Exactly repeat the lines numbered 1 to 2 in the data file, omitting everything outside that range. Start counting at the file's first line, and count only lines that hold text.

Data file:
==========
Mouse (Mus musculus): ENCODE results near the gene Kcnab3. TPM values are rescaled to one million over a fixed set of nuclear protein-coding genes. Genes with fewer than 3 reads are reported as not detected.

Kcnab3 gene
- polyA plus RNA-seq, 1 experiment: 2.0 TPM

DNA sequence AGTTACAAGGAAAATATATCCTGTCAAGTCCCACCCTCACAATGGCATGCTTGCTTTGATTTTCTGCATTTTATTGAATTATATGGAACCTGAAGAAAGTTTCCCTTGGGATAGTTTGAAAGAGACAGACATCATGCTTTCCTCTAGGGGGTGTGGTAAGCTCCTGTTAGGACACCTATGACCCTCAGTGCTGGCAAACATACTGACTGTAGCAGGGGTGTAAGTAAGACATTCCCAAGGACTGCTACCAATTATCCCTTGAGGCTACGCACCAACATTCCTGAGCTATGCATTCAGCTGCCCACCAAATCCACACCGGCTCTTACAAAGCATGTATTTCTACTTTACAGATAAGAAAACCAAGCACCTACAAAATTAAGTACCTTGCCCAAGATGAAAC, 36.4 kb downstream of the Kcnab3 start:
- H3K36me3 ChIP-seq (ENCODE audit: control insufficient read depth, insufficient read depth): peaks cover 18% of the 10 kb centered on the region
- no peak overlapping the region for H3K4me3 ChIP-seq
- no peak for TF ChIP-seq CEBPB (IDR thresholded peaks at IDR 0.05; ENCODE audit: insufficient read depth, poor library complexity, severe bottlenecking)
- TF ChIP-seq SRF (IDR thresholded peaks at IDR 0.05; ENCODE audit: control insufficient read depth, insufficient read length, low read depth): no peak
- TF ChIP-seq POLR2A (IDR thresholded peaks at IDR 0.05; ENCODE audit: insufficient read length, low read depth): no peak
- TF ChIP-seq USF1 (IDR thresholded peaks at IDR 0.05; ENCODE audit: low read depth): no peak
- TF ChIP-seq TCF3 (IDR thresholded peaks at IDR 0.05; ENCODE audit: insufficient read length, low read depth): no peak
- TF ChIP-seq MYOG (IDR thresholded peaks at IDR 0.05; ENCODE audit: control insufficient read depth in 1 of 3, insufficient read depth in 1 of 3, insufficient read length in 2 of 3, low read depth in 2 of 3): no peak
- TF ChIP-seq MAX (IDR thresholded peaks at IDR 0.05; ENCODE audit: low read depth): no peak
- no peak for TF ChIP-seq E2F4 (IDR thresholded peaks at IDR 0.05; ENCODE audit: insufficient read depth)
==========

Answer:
Mouse (Mus musculus): ENCODE results near the gene Kcnab3. TPM values are rescaled to one million over a fixed set of nuclear protein-coding genes. Genes with fewer than 3 reads are reported as not detected.

Kcnab3 gene